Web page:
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Artist Ashish Kushwaha’s Tribute to his Inspiration – Nature: This Exhibition compels us to think about Present day Human Habits

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Nature (representative image). Pixabay
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New Delhi, May 28, 2017: In a world dominated by urban sprawl with high-rises and rampant deforestation, birds and animals are suffering a loss of habitat which, in turn, adds up to a loss of inheritance. An exhibition here compels us to think about the present day human habits.

From the rhinos at Kaziranga to the magnificent deer with antlers that could very well re-imagine a map of boned abundance to a peacock sitting and watching bricks being tossed up, artist Ashish Kushwaha is an environmentalist at heart.

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His tribute to nature, “Inheritance of Loss” is on view at India International Centre till May 29 here.

The artist creates works that have an ecological echo.

While the works give us an urban overview of a landscape these are not pretty in the least.

They reflect the cruelty of large scale rampant deforestation and the race to develop grasslands into skyscrapers that banish wildlife species.

“Over the past five years, he has continually exposed the workings of urban development,” according to noted art curator Uma Nair.

Nair feels that the works look like as we are looking at urban metaphors.

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“These works on canvasses, as well as a few small watercolours, look at the loss of habitat for animals and birds in the face of vanishing forests and large scale development without a thought for species who are facing the reality of no place to exist,” she said.

For the artist, his paintings are silent conversations.

“I am always thinking of prakriti — of the earth as a planet in which there is harmony between animals and man. But what I see is very different and very difficult for me,” Kushwaha said.

“I believe that art must communicate. It must tell a story and it must have a message. Animals and birds and man – we’re two halves of a whole,” he added.

“Sometimes I feel at the rate at which we are moving we certainly won’t last forever,” he maintained.

As an artist, Kushwaha is making a commentary on the many high rises and in telling a story of shrinking space between animals and man.

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“Tomorrow this story will make history because we will be looking at the endangering and extinction of animals and birds because of our selfish habits,” he said.

“If my canvasses and watercolours tell the story, our story, a human story, then in a hundred years, they can be considered an art reference, when, like the sparrows, we will hardly see these beautiful birds and animals,” he added.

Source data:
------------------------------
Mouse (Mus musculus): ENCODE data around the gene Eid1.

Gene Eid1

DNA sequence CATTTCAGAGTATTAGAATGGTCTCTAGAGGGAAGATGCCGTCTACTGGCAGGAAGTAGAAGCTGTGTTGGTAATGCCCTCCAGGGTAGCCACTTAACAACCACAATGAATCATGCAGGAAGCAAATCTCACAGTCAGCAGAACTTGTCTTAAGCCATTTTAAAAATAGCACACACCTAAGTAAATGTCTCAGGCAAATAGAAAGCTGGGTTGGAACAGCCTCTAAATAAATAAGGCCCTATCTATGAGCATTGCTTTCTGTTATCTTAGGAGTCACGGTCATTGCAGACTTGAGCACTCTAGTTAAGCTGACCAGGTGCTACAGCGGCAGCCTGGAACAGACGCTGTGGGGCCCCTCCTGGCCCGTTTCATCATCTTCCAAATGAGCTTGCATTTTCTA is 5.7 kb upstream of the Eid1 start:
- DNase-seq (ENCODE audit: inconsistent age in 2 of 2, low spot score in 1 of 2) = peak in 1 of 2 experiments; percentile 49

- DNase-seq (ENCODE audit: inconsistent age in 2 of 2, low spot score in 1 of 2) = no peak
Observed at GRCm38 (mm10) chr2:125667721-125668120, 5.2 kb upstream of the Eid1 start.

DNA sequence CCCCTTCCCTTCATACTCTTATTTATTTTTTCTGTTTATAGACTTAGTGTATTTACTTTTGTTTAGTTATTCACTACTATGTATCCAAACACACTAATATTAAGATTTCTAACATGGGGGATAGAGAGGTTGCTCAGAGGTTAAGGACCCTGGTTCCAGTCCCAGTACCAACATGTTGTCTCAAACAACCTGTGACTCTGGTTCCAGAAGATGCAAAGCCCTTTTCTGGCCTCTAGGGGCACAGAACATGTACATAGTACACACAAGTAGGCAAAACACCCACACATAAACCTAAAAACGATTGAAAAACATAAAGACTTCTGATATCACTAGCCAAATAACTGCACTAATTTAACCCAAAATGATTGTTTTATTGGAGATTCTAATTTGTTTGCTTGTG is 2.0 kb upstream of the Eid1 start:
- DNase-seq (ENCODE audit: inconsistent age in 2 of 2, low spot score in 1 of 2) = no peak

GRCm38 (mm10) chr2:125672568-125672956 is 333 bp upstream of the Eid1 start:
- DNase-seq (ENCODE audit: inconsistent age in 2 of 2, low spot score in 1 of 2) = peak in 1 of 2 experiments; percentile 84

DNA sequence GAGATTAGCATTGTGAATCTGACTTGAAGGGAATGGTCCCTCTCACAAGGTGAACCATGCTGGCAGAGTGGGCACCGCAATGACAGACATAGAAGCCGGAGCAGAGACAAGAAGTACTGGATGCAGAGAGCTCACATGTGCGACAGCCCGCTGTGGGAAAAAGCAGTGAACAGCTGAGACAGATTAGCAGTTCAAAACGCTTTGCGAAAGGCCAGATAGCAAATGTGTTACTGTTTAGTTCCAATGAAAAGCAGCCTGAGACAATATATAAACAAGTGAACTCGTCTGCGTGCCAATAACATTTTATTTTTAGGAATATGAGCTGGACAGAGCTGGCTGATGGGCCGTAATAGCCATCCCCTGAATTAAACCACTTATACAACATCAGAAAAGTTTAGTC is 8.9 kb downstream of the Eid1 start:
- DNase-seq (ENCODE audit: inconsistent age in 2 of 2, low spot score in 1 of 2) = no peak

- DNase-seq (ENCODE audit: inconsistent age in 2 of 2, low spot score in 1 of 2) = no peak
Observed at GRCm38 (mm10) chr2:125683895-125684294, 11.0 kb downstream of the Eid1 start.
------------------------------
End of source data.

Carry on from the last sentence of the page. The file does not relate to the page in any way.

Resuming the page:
The exhibition questions contemporary realities and leaves viewers deeply disturbed because it is the beauty and magnificent monumentality of a rhinocerous from Kaziranga, a graceful deer and a rapturous peacock that will stir us out of our stupor. (IANS)

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Nature Gives You A Major Boost In Improving Your Mental Health

From previous experimental studies we knew that physical activity in natural environments can reduce stress, improve mood and mental restoration.

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Mental Health
Cycling, walking in nature may improve your mental health. Pixabay

People who commute — walking or cycling — through natural environments are more likely to develop better mental health than those who commute less, according to a new study.

Natural environments included all public and private outdoor spaces that contain ‘green’ and/or ‘blue’ natural elements such as street trees, forests, city parks and natural parks/reserves and all types of water bodies.

“Mental health and physical inactivity are two of the main public health problems associated with the life in urban environments. Urban design could be a powerful tool to confront these challenges and create healthier cities. One way of doing so would be investing in natural commuting routes for cycling and walking,” said Mark Nieuwenhuijsen from the University of Barcelona.

Mental health
Cycling can reduce your loneliness, boost mental health. Flickr

For the study, published in the journal, Environment International, the research team examined nearly 3,600 participants who answered a questionnaire about their commuting habits and their mental health.

The findings showed that respondents commuting through natural environments on a daily basis had on average a 2.74 point higher mental health score compared to those who commuted through natural environments less frequently.

This association was even stronger among people who reported active commuting, the team said.

Mental Health
Mental health and physical inactivity are two of the main public health problems associated with the life Pixabay

“From previous experimental studies we knew that physical activity in natural environments can reduce stress, improve mood and mental restoration when compared to the equivalent activity in urban environments,” said first author Wilma Zijlema from the varsity.

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“Although this study is the first of its kind to our knowledge and, therefore, more research will be needed, our data show that commuting through these natural spaces alone may also have a positive effect on mental health.” (IANS)